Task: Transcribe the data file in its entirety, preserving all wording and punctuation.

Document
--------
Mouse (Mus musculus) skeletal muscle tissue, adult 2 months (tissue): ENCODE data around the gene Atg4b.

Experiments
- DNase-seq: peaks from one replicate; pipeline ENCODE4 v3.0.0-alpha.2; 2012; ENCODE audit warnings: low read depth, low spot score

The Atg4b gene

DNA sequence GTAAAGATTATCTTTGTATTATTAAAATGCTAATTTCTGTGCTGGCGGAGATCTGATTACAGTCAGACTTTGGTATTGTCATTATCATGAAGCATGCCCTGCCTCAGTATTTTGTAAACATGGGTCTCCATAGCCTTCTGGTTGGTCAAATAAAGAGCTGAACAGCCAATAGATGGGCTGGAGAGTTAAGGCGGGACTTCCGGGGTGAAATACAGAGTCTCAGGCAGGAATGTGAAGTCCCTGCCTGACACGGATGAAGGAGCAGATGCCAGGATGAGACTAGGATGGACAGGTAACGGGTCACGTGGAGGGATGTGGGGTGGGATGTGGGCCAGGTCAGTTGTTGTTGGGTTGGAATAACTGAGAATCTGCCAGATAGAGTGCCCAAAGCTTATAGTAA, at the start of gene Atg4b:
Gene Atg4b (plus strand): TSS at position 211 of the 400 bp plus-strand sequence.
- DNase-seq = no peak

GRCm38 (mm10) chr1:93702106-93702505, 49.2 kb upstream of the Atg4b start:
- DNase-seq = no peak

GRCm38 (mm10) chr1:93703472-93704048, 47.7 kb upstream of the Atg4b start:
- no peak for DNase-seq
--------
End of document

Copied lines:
Mouse (Mus musculus) skeletal muscle tissue, adult 2 months (tissue): ENCODE data around the gene Atg4b.

Experiments
- DNase-seq: peaks from one replicate; pipeline ENCODE4 v3.0.0-alpha.2; 2012; ENCODE audit warnings: low read depth, low spot score

The Atg4b gene

DNA sequence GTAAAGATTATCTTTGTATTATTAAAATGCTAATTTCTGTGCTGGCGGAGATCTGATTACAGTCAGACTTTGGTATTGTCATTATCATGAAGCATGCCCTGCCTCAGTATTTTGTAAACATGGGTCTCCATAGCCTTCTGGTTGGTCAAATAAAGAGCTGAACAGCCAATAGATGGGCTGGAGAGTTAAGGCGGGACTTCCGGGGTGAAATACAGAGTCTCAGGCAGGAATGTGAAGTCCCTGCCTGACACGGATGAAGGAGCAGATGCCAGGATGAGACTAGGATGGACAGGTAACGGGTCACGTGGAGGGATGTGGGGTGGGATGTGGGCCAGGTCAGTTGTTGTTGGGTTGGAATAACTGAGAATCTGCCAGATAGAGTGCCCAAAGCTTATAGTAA, at the start of gene Atg4b:
Gene Atg4b (plus strand): TSS at position 211 of the 400 bp plus-strand sequence.
- DNase-seq = no peak

GRCm38 (mm10) chr1:93702106-93702505, 49.2 kb upstream of the Atg4b start:
- DNase-seq = no peak

GRCm38 (mm10) chr1:93703472-93704048, 47.7 kb upstream of the Atg4b start:
- no peak for DNase-seq